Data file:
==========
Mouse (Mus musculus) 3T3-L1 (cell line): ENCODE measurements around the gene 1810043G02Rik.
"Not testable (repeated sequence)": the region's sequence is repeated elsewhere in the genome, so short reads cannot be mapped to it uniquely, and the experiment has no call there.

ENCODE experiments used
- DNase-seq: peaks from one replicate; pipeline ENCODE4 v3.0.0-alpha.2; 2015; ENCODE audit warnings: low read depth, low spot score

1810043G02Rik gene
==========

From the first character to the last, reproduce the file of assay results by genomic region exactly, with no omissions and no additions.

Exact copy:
Mouse (Mus musculus) 3T3-L1 (cell line): ENCODE measurements around the gene 1810043G02Rik.
"Not testable (repeated sequence)": the region's sequence is repeated elsewhere in the genome, so short reads cannot be mapped to it uniquely, and the experiment has no call there.

ENCODE experiments used
- DNase-seq: peaks from one replicate; pipeline ENCODE4 v3.0.0-alpha.2; 2015; ENCODE audit warnings: low read depth, low spot score

1810043G02Rik gene